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Documents Reveal U.S. Marines Engaged In Mock Executions Of Iraqi Juveniles And Other Forms Of Abuse

U.S. Navy documents released today by the American Civil Liberties Union and the New York Civil Liberties Union reveal that abuse and even torture of detainees by U.S. Marines in Iraq was widespread. One Navy criminal investigator sent an e-mail in June 2004 describing his Iraq caseload “exploding” with “high visibility cases.”

“Day after day, new stories of torture are coming to light, and we need to know how these abuses were allowed to happen,” said ACLU Executive Director Anthony D. Romero. “This kind of widespread abuse could not have taken place without a leadership failure of the highest order.”

The release of these documents follows a federal court order that directed the Defense Department and other government agencies to comply with a year-old request under the Freedom of Information Act filed by the ACLU, the Center for Constitutional Rights, Physicians for Human Rights, Veterans for Common Sense and Veterans for Peace. The New York Civil Liberties Union is co-counsel in the case.

The documents the ACLU and NYCLU released today, posted online at, describe substantiated incidents of torture and abuse by U.S. Marines, including:

* holding a pistol to the back of a detainee’s head while another Marine took a picture (Karbala, May 2003)

* ordering four Iraqi juveniles to kneel while a pistol was “discharged to conduct a mock execution” (Adiwaniyah, June 2003)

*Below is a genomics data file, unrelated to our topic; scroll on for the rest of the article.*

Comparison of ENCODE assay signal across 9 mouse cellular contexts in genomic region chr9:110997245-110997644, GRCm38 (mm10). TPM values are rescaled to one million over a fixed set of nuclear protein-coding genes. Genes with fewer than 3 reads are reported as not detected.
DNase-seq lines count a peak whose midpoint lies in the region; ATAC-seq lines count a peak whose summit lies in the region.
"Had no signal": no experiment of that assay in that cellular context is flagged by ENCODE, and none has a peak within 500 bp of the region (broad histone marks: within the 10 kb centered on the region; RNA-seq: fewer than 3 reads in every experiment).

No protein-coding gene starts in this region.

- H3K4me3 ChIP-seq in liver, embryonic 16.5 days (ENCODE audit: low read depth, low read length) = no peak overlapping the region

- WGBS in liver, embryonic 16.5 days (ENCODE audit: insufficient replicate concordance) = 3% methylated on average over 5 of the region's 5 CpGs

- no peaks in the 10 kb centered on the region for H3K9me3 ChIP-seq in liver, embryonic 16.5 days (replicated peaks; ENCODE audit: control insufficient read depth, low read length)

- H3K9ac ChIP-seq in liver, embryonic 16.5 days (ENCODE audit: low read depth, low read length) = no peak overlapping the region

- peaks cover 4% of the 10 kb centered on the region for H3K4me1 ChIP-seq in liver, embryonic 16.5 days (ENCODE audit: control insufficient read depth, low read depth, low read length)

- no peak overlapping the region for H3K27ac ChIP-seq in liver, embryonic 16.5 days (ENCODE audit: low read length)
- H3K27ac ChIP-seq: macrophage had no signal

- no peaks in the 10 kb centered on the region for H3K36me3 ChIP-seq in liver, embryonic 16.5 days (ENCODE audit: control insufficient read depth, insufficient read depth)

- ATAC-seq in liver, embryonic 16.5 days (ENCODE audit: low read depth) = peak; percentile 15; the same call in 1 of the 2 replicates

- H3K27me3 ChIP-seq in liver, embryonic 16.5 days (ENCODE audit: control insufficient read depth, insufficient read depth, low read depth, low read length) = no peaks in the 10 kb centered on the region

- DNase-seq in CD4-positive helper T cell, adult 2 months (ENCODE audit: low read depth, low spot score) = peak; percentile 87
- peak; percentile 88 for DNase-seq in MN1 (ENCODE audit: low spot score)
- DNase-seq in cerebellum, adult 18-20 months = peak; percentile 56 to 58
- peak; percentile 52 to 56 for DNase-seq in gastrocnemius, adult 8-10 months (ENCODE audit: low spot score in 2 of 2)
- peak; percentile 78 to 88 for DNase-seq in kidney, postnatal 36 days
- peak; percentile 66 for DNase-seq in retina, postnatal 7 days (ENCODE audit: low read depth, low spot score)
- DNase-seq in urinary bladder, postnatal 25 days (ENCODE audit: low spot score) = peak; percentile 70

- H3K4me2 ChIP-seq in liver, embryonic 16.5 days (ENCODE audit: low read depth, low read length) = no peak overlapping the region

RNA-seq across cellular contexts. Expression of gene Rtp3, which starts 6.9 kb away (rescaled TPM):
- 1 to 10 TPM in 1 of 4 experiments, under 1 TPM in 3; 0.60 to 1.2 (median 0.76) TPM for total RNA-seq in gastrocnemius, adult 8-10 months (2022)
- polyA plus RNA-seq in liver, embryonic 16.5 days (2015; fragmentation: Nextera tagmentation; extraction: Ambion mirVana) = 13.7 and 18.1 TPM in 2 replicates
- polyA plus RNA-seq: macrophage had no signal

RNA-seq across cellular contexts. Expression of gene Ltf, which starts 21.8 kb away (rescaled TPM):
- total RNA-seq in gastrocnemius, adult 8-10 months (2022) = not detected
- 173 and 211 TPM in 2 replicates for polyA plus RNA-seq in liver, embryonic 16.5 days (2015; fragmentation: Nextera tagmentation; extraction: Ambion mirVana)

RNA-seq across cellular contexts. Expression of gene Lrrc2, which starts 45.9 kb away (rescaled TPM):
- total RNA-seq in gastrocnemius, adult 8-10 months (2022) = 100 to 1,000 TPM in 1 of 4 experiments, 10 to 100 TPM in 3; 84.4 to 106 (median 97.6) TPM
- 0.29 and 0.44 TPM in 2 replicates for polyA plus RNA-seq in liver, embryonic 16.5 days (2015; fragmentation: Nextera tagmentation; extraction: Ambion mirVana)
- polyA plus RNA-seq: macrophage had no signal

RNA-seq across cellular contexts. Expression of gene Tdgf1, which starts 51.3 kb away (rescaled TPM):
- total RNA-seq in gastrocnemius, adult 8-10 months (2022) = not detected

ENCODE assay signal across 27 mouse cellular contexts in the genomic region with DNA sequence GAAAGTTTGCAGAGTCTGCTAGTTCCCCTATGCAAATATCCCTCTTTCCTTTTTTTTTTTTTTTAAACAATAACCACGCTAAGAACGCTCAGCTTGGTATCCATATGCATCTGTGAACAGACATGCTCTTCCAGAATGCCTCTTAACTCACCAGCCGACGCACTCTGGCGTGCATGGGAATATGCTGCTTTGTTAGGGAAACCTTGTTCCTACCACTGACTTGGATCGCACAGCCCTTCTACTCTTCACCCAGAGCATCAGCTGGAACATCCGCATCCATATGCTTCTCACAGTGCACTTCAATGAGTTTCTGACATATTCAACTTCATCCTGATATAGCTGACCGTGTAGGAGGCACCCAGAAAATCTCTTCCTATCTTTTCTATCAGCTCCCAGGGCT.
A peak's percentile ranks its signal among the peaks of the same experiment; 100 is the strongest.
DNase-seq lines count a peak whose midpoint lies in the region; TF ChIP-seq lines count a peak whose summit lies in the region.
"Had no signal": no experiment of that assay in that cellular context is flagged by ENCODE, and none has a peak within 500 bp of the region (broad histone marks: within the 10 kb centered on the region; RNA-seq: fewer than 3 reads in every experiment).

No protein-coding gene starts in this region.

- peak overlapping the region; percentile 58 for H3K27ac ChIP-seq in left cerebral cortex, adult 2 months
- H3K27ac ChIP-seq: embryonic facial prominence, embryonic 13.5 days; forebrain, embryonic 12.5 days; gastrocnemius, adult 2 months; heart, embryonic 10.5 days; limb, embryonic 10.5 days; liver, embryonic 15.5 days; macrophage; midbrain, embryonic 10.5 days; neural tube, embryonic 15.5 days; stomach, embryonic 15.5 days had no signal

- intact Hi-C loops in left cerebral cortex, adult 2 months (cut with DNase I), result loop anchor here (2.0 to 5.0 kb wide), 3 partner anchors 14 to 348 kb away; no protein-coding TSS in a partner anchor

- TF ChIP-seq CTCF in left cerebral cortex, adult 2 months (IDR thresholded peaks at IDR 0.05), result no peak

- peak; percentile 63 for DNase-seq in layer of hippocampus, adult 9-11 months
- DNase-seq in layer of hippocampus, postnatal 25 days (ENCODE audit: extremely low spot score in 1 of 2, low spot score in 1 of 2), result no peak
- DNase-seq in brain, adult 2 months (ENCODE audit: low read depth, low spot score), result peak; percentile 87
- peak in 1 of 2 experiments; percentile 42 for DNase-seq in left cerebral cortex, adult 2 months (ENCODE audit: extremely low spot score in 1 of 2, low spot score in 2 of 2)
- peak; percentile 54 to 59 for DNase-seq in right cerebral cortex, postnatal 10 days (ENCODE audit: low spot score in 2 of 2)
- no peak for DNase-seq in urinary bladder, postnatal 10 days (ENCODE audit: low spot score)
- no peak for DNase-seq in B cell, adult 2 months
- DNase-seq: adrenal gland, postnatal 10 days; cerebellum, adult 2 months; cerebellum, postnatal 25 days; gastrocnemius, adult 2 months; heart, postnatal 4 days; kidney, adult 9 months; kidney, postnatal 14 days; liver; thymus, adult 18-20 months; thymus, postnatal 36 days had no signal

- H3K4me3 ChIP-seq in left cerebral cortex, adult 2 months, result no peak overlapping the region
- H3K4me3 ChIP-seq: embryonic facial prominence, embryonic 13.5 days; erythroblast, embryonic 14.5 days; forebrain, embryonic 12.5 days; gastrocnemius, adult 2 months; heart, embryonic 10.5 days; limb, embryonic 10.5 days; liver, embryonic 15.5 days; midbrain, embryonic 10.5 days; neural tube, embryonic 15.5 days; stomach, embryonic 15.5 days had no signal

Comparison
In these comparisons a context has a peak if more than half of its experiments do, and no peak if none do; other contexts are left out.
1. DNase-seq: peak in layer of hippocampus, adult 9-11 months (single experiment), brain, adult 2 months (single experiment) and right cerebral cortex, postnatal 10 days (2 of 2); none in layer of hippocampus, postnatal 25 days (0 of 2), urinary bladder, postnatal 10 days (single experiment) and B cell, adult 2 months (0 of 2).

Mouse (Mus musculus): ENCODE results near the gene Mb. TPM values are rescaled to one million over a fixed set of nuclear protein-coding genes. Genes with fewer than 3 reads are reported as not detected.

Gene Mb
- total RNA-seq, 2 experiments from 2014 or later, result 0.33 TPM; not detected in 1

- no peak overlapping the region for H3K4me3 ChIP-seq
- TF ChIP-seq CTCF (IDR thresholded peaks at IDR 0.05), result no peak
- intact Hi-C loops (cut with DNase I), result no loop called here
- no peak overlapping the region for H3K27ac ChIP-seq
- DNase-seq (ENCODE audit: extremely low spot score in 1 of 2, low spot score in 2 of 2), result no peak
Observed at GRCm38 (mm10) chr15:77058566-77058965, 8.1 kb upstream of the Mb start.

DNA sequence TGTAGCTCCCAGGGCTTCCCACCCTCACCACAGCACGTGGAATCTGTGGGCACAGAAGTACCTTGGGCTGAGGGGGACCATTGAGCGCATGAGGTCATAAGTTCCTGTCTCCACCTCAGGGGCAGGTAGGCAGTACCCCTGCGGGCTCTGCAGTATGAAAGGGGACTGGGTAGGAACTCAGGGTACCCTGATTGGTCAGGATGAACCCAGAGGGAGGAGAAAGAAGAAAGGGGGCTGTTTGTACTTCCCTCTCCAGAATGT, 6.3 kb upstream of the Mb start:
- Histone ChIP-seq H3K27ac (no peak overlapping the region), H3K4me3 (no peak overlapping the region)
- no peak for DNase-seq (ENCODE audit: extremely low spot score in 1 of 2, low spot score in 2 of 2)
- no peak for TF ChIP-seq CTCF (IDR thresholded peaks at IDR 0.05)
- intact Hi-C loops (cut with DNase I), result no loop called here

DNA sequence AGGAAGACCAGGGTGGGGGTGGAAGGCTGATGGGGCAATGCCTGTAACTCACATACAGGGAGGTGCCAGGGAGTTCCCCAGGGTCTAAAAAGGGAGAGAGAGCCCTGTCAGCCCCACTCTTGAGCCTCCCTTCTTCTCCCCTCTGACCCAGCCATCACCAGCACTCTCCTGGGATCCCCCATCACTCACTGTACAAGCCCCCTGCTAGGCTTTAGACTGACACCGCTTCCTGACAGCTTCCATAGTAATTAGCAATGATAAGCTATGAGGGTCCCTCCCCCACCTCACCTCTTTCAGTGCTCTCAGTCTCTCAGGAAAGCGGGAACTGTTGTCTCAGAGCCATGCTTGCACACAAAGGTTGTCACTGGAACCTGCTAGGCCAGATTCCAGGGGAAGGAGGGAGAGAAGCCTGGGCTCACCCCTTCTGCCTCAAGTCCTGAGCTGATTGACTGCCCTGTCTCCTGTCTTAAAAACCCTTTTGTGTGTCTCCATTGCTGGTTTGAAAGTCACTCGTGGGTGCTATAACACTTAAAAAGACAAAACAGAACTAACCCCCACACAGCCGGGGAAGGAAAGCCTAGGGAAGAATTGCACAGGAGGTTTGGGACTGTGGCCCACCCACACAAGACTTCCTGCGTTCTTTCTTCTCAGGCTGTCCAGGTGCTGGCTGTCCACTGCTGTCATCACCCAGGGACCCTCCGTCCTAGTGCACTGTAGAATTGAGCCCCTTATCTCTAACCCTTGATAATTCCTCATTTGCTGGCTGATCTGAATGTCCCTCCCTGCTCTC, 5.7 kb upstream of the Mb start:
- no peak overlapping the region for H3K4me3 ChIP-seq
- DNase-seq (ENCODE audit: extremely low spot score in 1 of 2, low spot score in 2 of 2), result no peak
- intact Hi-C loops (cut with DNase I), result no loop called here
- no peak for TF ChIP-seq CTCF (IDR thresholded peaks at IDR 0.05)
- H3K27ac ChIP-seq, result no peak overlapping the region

* severely burning a detainee’s hands by covering them in alcohol and igniting them (Al Mumudiyah, August 2003), and

* shocking a detainee with an electric transformer, causing the detainee to “dance” as he was shocked (Al Mumudiyah, April 2004).

The new evidence comes on the heels of documents released by the ACLU and its allies last Tuesday, which revealed that a special operations task force in Iraq sought to silence Defense Intelligence Agency personnel who observed abuse and that the Department of Defense adopted questionable interrogation techniques at Guantanamo over FBI objections.
In addition to highlighting the torture and abuse of Iraqis by U.S. Marines, the documents released today suggest the existence of an internal culture of secrecy. For example, when describing the Marines’ “rough handling” of Iraqi prisoners, one Navy corpsman noted, “there was a lot of peer pressure to keep one’s mouth shut.”

Other records released by the ACLU today include investigative interviews with Navy personnel that provide a glimpse into the routine abusive treatment of detainees by U.S. forces in Iraq. For example, in one interview, a Navy corpsman described the regular process whereby Iraqis classified as Enemy Prisoners of War (EPWs) would be taken to an empty swimming pool and handcuffed and legcuffed with burlap bags placed over their heads. They would then remain in the kneeling position for up to 24 hours awaiting interrogation. Despite providing this description, the officer stated that he “never saw any instances of physical abuse” toward the detainees.

In response to the release of documents last week, Senator Jeff Bingaman (D-NM) sent a letter to Defense Secretary Donald Rumsfeld calling on him to “expeditiously investigate the allegations of suppression” and to “take immediate action to make public all documents related to cases of detainee abuse not critical to national security and hold accountable those that have attempted to cover up reports of detainee abuse.”

The ACLU and NYCLU are continuing to press the government to disclose more documents and will return to court if necessary to ensure that relevant documents are released. The government is required to release all documents by Jan. 31, 2005.

The lawsuit is being handled by Lawrence Lustberg and Megan Lewis of the New Jersey-based law firm Gibbons, Del Deo, Dolan, Griffinger & Vecchione, P.C. Other attorneys in the case are Jameel Jaffer, Amrit Singh and Judy Rabinovitz of the ACLU; Arthur Eisenberg and Beth Haroules of the NYCLU; and Barbara Olshansky and Jeffrey Fogel of CCR.

The documents obtained by the ACLU are online at

Senator Bingaman’s letter is online at

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